And now it’s raining. The sky is gloomy, dreary and oh so dark. The snow, piled high along the sidewalks leaves puddles on the sidewalks where my boys have to tread just to get to school. Their shoes are wet, but heaven forbid they would actually wear their boots to school. (“Only the girls do that, Mom.” And, “the only person who wears boots is so short, that if he didn’t, if he stepped in a mud puddle, it would splash all the way to his face.”) And now more rain is here to drench the melting snowdrifts.
I walked one of those boys home one day, giving Rosie a chance to stretch her legs, as she recovers from her surgery. And as I boldly walked out in the middle of the road, where it was dry, to avoid the puddles, I watched as that little boy of mine could not avoid a mud puddle. As much as he hated having those wet toes tucked inside of those sneakers, it never occurred to him to walk around the puddle. So, I coached him, “come out here with me, where it’s dry.” But, it was too much work for him — he was attracted like a magnet to those puddles. How obvious can this be?
So, they come home wet shoes, and pants that cling to their ankles. (How long will it be until they realize they are free to wear shorts… because the temps have climbed above 20 degrees now… it’s just a matter of time.)
I can’t keep them out of the puddles. I can’t keep their shoes dry. Just like I cannot gift them all the hard lessons they will have to learn on their own. Maybe a younger mom would have the energy to correct them more; and yet maybe an older mom knows enough to keep her mouth shut; to pick and choose which battles will build that nasty rebellion that only builds walls keeps them from coming to you for the really big stuff later.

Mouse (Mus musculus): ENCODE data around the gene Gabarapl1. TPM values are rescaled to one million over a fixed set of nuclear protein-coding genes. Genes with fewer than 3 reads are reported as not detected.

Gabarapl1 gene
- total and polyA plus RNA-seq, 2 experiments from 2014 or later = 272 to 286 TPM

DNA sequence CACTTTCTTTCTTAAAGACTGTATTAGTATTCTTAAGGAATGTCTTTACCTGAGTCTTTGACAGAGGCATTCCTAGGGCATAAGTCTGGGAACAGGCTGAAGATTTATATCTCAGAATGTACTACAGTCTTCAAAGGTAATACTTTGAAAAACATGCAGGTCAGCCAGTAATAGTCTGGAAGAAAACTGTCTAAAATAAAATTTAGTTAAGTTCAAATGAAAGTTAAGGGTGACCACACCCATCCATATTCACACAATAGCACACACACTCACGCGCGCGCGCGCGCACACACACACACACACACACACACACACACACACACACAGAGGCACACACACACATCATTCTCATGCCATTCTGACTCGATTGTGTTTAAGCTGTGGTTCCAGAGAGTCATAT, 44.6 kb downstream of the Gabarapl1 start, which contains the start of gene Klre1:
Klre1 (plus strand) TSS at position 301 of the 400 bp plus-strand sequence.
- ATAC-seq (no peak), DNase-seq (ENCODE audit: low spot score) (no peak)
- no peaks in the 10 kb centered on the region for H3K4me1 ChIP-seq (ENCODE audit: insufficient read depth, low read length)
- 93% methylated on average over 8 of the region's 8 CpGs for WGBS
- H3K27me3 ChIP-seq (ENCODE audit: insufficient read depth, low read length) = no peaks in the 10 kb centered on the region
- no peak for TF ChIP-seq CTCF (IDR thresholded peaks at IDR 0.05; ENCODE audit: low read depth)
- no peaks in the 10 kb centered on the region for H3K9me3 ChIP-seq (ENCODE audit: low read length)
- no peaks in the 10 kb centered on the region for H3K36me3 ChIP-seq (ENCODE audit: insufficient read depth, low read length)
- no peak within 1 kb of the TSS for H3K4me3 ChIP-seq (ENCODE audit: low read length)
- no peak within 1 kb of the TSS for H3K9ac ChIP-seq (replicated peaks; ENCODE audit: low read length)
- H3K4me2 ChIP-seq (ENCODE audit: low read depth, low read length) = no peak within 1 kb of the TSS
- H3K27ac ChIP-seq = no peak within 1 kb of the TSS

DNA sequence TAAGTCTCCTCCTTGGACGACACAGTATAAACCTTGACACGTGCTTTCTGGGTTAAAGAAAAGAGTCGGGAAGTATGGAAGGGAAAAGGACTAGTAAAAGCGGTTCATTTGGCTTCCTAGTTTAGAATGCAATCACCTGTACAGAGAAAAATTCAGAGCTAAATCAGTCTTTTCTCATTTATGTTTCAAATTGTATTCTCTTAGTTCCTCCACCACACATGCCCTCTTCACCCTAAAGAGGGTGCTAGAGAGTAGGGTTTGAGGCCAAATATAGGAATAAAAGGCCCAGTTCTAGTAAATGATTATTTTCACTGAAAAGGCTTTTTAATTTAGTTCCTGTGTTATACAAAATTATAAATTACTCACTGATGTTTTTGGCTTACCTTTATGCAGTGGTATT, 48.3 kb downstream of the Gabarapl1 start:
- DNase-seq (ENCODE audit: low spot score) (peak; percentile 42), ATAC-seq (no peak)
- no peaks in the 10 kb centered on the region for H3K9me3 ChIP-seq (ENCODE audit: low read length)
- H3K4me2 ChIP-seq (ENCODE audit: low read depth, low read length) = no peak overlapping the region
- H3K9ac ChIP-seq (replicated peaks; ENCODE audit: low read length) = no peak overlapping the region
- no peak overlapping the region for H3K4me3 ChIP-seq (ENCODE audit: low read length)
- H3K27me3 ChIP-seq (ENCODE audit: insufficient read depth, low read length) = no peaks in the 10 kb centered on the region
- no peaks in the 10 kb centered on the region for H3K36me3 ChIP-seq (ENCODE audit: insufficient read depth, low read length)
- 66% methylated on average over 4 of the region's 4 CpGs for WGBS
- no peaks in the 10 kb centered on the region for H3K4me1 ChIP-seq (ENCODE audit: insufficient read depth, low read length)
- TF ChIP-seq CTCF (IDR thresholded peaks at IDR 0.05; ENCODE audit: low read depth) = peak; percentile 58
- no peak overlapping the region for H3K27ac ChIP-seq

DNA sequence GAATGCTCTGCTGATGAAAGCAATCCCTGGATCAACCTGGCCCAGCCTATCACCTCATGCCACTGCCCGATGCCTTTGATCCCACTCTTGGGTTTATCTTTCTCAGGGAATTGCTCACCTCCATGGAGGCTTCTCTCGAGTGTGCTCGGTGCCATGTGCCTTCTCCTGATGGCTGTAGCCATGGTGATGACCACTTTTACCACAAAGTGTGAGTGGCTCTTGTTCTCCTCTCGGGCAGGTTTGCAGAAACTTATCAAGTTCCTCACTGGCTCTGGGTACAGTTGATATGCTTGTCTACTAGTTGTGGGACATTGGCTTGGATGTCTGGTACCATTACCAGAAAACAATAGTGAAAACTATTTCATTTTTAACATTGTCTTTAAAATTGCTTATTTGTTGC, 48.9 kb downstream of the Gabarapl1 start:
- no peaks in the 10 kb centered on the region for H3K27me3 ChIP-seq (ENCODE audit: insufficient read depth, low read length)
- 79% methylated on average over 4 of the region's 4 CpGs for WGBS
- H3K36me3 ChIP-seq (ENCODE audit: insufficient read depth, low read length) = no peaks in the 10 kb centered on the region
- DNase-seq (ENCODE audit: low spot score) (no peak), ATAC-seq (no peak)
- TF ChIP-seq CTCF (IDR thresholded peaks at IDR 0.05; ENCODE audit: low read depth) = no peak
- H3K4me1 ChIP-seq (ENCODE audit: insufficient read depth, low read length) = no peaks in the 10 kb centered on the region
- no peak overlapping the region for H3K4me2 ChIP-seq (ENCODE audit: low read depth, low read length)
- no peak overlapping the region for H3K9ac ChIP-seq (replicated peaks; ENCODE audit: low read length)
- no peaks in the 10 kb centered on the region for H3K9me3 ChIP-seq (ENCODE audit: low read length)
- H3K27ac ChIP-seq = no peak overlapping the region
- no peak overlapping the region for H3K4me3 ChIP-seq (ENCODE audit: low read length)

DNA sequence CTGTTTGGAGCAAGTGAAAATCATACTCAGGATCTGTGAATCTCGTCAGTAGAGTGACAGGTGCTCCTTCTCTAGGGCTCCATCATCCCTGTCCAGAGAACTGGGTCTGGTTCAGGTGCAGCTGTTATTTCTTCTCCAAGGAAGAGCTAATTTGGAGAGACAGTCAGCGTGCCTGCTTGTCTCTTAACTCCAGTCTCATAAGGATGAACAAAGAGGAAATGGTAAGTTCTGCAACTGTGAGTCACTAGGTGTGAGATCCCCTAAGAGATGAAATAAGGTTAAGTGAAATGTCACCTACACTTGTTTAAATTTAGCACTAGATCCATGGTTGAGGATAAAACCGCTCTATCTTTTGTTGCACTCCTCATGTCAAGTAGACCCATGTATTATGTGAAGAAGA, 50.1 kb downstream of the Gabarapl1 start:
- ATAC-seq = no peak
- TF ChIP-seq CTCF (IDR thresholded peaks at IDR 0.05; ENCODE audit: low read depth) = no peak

Until they figure out the whole boot thing (they will — my senior wears his boots now, all on his own, after 13 years of school, he’s finally figured out how to have dry toes!) I will serve them these cinnamon pinwheels.
My mom would make these pinwheels out of the scraps of left-over pie crust she had when she cut the edges off the pies. They were always only scraps– and so few of them. One day, she should make pinwheels out of the entire pie dough. (Not going to happen.)
Crispy buttery dough, cooked to almost rock-hardness, with the cinnamon and sugar still soft and gooey on the inside. The sides of the pan caked with sugar-induced charcoal from the heat of that oven.
I know how these cinnamon pinwheels used to make me feel. And that’s the feeling I want to give to the boys on these days when there is no sunshine, and their feet are wet, and they only have a night of homework in front of them. This is just something to hold them over until the big lessons really hit them.